// ... do  more stuff with data ...
    TCOMMIT
} Catch e {
    // e.AsStatus(), e.Log(), etc.
}
While $TLevel > tInitTLevel {
    // Just roll back one transaction level at a time.
    TROLLBACK 1
}

Locks

Any code that uses incremental locks should also be sure to decrement the locks in cleanup code when they are no longer needed; otherwise, such locks will be held until the process terminates. Locks should not leak outside a method unless obtaining such a lock is a documented side effect of the method.

I/O Devices

Changes to the current I/O device (the $io special variable) similarly should not leak outside a method unless the purpose of the method is to change the current device (e.g., enabling I/O redirection). When working with files, use of the %Stream package is preferred over direct sequential file I/O using OPEN / USE / READ / CLOSE. In other cases, where I/O devices must be used, care should be taken to restore the original device at the end of the method. For example, the following code pattern is risky:

Method ReadFromDevice(pSomeOtherDevice As %String)
{
    Open pSomeOtherDevice:10
    Use pSomeOtherDevice
    Read x
    // ... do complicated things with X ...
    Close pSomeOtherDevice
}

If an exception is thrown before pSomeOtherDevice is closed, then $io will be left as pSomeOtherDevice; this is likely to cause cascading failures. Furthermore, when the device is closed, $io is reset to the process's default device, which may not be the same as the device prior to when the method was called.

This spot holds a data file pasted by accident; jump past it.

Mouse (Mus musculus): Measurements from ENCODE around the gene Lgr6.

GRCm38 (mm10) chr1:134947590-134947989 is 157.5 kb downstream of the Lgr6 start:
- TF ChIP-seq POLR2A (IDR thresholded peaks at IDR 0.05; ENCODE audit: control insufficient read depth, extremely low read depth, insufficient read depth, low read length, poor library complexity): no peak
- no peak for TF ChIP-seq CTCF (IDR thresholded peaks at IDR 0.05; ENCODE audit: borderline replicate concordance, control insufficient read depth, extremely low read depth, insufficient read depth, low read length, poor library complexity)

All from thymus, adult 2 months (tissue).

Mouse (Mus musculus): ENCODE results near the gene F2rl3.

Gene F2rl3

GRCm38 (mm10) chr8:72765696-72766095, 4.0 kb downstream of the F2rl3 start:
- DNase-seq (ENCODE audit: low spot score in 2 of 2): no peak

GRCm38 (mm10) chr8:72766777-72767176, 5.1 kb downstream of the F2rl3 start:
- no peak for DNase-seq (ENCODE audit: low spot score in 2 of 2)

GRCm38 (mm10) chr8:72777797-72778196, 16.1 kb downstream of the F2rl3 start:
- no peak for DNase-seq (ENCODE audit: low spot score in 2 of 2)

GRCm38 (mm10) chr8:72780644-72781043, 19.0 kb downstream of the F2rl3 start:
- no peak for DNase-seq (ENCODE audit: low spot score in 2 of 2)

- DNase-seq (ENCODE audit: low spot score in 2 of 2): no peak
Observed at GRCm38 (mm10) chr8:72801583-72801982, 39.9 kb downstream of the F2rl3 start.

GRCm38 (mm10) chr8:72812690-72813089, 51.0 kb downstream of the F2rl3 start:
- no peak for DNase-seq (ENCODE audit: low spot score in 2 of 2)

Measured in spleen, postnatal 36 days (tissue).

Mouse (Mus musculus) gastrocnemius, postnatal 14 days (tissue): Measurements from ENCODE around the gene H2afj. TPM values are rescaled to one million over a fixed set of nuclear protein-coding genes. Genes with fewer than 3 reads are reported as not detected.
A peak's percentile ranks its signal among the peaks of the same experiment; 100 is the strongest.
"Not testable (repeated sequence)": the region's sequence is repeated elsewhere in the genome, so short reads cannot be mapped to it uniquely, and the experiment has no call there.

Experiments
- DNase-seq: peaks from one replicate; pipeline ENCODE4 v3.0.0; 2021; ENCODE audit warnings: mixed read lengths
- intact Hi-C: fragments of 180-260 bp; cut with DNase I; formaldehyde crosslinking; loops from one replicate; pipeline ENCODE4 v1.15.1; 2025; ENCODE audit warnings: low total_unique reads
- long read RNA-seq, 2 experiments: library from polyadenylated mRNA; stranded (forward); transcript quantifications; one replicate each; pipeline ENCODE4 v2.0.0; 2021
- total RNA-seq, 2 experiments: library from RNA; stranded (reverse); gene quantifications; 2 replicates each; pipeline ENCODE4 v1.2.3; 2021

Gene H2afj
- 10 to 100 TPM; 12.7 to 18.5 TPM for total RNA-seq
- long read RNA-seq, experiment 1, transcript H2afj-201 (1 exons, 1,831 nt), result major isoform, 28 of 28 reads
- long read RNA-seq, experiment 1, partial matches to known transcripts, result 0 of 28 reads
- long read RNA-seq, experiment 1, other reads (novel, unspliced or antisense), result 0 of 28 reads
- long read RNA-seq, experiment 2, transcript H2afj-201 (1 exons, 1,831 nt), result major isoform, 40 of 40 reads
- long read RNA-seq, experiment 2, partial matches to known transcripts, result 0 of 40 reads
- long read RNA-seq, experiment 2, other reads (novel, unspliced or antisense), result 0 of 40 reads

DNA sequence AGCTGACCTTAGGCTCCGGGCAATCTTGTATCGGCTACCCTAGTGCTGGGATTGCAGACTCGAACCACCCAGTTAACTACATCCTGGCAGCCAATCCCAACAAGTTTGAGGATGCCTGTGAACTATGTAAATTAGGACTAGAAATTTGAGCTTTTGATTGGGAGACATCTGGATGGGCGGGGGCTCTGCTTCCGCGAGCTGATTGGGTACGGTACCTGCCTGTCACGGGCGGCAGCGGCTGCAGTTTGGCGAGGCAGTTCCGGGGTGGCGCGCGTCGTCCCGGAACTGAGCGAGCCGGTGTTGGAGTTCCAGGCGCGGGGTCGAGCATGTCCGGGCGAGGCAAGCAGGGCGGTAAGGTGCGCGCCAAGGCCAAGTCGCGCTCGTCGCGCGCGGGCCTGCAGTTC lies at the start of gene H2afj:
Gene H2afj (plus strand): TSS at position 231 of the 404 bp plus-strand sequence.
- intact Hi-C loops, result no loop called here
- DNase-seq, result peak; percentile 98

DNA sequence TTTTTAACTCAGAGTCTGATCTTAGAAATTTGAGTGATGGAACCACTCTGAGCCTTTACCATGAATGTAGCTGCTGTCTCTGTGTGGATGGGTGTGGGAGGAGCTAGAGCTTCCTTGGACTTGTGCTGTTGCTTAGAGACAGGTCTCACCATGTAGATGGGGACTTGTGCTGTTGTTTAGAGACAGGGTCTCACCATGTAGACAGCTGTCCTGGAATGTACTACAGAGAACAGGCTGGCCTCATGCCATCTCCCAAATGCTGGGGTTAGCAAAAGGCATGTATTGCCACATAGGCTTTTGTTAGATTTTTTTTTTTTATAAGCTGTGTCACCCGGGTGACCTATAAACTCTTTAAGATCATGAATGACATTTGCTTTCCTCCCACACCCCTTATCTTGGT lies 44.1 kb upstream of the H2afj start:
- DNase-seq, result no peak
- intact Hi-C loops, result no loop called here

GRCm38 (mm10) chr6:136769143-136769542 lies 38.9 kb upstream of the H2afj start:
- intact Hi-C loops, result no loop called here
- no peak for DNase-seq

SQL Cursors

When using cursor-based SQL, the cursor must be closed in the event of any error. Failure to close the cursor may result in resource leaks (according to the documentation). Also, in some cases if you run the code again and try to open the cursor, you'll get an "already open" error (SQLCODE -101).

System Flags and Settings

Rarely, application code may need to modify process- or system-level flags - for example, many of these are defined in %SYSTEM.Process and %SYSTEM.SQL. In all such cases, care should be taken to store the initial value and restore it at the end of the method.

$Namespace

Code that changes namespace should always New $Namespace at the beginning to ensure that namespace changes do not leak outside the scope of the method.

Temporary Files

Application code that creates temporary files, such as with %Library.File:TempFilename (which, on InterSystems IRIS in particular, actually creates the file) should take care to also remove the temporary files when they are no longer needed.